As with Design Week’s main, cross-disciplinary Creative Survey, the charts presented here are based on three years’ performance across specified high-end awards schemes (see box on page 20). The high scores attributed to honours such as Best of Show in the Design Week Awards and a Black Pencil win in D&AD mean some groups shoot up the chart one year on the strength of a particular project, only to recede as others gain points in successive years.

The trick is to stay on top regardless, by producing great, award-winning work year-on-year. Next year’s chart will give us a better idea of which groups in the digital arena are in there for the long haul creatively.

What we did
The Top 50 chart for creative consultancies is based on their prowess in four key awards schemes: Design Week Awards, D&AD Awards, the Webby Awards and the BIMA Awards organised by British Interactive Media.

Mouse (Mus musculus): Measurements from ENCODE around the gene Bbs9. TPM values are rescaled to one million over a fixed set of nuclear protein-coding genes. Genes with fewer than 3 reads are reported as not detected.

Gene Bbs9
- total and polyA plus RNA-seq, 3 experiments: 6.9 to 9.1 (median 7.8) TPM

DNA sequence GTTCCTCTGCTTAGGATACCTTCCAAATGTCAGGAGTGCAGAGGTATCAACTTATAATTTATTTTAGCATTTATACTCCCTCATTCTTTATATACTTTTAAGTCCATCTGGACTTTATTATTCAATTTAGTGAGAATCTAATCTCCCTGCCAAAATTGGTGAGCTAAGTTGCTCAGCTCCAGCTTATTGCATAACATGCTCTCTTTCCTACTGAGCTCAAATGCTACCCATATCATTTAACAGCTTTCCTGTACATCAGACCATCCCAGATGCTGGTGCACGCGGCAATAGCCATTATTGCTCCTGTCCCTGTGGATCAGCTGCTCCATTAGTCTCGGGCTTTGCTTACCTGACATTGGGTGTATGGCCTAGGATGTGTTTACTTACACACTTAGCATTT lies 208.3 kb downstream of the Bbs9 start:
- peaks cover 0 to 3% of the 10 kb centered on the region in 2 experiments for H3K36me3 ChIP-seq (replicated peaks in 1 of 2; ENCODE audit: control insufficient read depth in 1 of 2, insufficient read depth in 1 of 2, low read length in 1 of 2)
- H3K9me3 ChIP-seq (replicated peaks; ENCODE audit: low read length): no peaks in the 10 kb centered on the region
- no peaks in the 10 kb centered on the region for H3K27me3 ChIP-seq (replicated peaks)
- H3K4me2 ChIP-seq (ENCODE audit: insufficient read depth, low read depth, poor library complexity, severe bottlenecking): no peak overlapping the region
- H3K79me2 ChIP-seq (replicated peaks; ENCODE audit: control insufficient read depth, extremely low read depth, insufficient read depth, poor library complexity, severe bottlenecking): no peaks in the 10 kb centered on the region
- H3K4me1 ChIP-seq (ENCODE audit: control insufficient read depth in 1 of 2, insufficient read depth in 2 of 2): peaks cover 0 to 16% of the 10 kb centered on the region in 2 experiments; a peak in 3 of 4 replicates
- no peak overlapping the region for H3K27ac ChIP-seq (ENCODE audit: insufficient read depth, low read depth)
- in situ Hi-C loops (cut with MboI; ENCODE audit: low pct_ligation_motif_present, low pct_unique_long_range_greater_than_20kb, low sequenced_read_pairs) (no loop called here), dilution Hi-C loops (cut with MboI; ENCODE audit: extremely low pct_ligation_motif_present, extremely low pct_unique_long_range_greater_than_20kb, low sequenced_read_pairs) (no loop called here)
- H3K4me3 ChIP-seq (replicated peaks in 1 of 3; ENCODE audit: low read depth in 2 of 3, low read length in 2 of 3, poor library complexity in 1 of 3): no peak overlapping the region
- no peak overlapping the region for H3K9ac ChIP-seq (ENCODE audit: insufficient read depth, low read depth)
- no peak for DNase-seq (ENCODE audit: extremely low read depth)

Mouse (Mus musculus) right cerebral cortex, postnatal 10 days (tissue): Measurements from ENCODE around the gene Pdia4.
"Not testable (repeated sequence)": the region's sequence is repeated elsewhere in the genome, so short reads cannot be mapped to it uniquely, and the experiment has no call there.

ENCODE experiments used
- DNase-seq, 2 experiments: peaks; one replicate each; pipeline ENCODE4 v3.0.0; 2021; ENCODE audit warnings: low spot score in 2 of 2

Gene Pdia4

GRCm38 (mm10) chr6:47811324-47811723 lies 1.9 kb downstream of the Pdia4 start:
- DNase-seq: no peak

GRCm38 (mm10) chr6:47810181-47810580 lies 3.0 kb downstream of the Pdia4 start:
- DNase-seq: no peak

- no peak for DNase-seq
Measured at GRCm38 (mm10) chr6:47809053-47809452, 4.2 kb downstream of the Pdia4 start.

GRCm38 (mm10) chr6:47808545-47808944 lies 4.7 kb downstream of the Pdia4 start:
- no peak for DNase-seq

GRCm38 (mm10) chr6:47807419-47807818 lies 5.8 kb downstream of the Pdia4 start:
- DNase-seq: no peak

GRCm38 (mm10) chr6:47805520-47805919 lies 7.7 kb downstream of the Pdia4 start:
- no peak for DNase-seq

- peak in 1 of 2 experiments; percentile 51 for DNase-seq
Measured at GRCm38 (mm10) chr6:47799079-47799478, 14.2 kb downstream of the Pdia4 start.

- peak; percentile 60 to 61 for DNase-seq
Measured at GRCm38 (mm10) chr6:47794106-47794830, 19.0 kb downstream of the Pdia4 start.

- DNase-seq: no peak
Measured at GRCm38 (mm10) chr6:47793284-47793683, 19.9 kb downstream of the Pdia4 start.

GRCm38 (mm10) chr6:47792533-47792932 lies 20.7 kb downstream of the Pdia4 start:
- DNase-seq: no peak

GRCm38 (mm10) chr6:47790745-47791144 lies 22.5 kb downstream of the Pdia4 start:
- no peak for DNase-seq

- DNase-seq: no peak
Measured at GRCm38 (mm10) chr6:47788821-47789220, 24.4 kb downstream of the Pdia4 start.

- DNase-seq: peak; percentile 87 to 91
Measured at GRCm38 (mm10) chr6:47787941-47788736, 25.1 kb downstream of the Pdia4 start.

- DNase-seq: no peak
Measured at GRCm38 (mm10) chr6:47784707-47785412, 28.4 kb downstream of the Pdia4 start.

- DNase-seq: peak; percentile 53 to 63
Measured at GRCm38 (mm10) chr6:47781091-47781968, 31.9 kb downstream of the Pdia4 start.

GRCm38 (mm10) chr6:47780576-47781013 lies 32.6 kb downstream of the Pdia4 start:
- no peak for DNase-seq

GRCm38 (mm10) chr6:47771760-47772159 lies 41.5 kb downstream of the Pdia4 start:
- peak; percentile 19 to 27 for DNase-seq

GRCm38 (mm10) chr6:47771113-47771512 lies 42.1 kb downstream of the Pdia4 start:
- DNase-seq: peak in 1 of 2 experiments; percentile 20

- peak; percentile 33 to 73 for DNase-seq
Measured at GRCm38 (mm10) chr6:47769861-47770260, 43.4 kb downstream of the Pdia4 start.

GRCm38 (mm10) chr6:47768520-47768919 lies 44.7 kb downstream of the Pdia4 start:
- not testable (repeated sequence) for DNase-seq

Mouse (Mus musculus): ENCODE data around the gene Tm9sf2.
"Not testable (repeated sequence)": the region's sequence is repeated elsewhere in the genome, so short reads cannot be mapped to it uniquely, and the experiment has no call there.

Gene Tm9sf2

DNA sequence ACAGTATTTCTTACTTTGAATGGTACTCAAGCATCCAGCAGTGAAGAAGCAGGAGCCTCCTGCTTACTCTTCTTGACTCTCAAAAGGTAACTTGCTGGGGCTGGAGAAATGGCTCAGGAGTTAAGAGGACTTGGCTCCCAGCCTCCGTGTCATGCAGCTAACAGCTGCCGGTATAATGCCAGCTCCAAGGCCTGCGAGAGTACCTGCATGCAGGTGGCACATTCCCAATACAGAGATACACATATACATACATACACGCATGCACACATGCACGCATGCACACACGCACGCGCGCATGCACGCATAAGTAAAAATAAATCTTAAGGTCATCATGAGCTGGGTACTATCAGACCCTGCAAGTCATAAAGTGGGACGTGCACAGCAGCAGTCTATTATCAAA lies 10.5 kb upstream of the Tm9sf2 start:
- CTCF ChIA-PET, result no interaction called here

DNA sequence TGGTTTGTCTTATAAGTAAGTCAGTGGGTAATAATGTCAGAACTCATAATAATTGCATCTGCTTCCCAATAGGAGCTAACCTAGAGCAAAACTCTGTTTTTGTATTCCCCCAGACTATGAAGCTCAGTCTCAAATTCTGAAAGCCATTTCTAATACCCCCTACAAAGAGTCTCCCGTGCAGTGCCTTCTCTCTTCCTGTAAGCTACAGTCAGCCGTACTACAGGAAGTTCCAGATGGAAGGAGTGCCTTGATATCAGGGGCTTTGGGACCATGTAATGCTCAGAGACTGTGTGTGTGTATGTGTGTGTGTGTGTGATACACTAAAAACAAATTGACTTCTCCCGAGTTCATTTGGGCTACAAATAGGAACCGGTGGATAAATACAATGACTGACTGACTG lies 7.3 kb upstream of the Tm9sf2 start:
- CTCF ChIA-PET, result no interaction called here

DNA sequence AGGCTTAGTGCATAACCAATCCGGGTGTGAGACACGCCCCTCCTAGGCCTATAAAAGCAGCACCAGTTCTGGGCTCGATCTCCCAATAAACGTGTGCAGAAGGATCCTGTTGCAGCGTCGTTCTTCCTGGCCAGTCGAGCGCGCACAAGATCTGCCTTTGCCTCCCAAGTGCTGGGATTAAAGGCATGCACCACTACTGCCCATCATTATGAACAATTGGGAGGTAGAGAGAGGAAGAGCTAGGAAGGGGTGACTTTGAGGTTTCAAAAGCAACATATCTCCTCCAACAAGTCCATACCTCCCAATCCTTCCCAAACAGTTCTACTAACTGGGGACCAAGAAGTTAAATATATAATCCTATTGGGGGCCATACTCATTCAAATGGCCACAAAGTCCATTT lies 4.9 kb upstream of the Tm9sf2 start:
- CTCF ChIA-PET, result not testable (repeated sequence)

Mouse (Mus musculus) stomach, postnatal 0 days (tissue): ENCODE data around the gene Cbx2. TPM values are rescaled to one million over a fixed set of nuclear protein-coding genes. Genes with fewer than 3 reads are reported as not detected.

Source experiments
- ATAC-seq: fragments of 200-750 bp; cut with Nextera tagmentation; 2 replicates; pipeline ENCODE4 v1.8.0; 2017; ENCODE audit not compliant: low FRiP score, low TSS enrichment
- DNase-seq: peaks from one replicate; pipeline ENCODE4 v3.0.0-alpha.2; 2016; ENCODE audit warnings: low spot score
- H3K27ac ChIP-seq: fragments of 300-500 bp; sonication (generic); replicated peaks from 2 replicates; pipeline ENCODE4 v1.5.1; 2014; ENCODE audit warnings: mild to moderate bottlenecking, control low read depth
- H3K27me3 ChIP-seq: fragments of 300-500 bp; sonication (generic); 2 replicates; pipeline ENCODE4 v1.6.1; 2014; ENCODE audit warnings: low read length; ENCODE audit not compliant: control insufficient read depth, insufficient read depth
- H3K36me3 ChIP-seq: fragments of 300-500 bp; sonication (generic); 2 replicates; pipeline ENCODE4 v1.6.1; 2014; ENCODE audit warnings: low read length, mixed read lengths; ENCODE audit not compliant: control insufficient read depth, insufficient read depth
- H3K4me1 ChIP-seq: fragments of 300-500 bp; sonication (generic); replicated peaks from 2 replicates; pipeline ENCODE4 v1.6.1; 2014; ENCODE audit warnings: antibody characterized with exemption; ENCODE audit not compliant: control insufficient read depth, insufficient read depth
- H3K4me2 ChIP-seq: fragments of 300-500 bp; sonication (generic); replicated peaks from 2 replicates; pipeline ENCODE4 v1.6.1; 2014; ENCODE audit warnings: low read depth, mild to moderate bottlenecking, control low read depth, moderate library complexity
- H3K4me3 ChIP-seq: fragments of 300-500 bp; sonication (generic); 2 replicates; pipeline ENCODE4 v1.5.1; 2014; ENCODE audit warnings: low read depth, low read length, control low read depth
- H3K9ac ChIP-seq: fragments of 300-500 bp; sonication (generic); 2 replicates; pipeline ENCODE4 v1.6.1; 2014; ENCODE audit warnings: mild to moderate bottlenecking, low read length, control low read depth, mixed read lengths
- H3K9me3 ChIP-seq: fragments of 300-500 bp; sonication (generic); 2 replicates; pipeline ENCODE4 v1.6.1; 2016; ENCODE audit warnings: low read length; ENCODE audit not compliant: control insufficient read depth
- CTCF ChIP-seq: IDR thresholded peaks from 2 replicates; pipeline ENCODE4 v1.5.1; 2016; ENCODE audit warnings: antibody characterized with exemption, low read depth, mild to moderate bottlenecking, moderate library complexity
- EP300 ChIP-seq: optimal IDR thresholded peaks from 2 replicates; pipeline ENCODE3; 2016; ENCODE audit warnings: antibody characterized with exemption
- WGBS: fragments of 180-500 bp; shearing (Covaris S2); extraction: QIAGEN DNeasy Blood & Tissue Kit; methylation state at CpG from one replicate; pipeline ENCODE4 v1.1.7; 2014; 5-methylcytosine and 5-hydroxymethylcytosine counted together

We have looked at consultancies’ performance over the past three years of each award scheme. For the DW, D&AD and the Webbies this covers the results from 2008 to 2010, but because the BIMA 2010 results are not yet available, we have taken account of results from 2007 to 2009. Points have been awarded for wins, commendations and places on the awards shortlist according to the scale (see above).

In all cases, we have included only UK groups, or international groups with significant UK offices. Though the listings include some names more familiar in advertising than in design, the ranking is based on interactive design projects only.

Points system
Design Week Awards

Best of Show – 25
Award – 10
Commendation – 5
Shortlisted – 3

D&AD Awards
Black Pencil – 25
Yellow Pencil – 10
Nomination – 5 I
In book – 3

Webby Awards
Award – 10
People’s Voice Award -5
Nomination – 3

BIMA Awards
Grand Prix – 25
Award – 10
Commendation – 5
Shortlisted – 3